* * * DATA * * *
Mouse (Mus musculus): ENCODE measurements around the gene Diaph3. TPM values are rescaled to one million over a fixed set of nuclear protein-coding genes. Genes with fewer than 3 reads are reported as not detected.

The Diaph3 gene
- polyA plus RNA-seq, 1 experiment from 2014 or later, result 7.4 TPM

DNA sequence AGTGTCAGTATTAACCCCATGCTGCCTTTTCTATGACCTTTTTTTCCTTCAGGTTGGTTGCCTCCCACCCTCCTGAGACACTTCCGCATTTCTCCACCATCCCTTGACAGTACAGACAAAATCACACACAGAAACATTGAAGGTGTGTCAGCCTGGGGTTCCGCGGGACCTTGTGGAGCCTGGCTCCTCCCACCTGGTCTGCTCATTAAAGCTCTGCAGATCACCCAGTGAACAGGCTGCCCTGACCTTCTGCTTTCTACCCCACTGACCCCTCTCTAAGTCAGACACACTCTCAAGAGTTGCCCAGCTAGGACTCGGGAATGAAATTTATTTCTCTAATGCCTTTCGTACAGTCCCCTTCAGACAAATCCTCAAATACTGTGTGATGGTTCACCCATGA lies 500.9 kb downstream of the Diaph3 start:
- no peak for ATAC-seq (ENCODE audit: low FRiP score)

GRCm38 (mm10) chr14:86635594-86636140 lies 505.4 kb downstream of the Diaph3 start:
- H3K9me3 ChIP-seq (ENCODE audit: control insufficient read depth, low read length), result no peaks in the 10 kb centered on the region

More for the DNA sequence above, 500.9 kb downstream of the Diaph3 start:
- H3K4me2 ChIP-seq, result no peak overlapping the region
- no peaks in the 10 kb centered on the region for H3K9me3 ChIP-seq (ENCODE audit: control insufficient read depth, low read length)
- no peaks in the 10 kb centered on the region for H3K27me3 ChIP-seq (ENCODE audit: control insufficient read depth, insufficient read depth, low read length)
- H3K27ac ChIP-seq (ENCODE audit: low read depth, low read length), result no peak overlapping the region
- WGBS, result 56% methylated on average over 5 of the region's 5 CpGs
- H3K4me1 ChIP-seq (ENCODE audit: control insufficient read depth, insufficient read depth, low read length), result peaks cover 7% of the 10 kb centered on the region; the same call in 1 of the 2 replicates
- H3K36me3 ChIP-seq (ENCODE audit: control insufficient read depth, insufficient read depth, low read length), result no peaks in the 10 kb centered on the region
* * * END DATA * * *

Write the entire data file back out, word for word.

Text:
Mouse (Mus musculus): ENCODE measurements around the gene Diaph3. TPM values are rescaled to one million over a fixed set of nuclear protein-coding genes. Genes with fewer than 3 reads are reported as not detected.

The Diaph3 gene
- polyA plus RNA-seq, 1 experiment from 2014 or later, result 7.4 TPM

DNA sequence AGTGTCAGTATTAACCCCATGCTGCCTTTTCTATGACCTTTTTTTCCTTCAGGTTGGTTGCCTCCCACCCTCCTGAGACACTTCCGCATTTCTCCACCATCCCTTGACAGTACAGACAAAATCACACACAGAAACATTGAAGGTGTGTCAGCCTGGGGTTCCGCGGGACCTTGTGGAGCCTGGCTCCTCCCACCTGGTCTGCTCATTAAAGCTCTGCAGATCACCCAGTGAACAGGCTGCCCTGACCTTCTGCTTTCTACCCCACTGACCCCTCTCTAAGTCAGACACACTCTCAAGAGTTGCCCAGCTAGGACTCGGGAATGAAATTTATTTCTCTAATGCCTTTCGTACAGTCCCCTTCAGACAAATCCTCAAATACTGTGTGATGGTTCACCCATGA lies 500.9 kb downstream of the Diaph3 start:
- no peak for ATAC-seq (ENCODE audit: low FRiP score)

GRCm38 (mm10) chr14:86635594-86636140 lies 505.4 kb downstream of the Diaph3 start:
- H3K9me3 ChIP-seq (ENCODE audit: control insufficient read depth, low read length), result no peaks in the 10 kb centered on the region

More for the DNA sequence above, 500.9 kb downstream of the Diaph3 start:
- H3K4me2 ChIP-seq, result no peak overlapping the region
- no peaks in the 10 kb centered on the region for H3K9me3 ChIP-seq (ENCODE audit: control insufficient read depth, low read length)
- no peaks in the 10 kb centered on the region for H3K27me3 ChIP-seq (ENCODE audit: control insufficient read depth, insufficient read depth, low read length)
- H3K27ac ChIP-seq (ENCODE audit: low read depth, low read length), result no peak overlapping the region
- WGBS, result 56% methylated on average over 5 of the region's 5 CpGs
- H3K4me1 ChIP-seq (ENCODE audit: control insufficient read depth, insufficient read depth, low read length), result peaks cover 7% of the 10 kb centered on the region; the same call in 1 of the 2 replicates
- H3K36me3 ChIP-seq (ENCODE audit: control insufficient read depth, insufficient read depth, low read length), result no peaks in the 10 kb centered on the region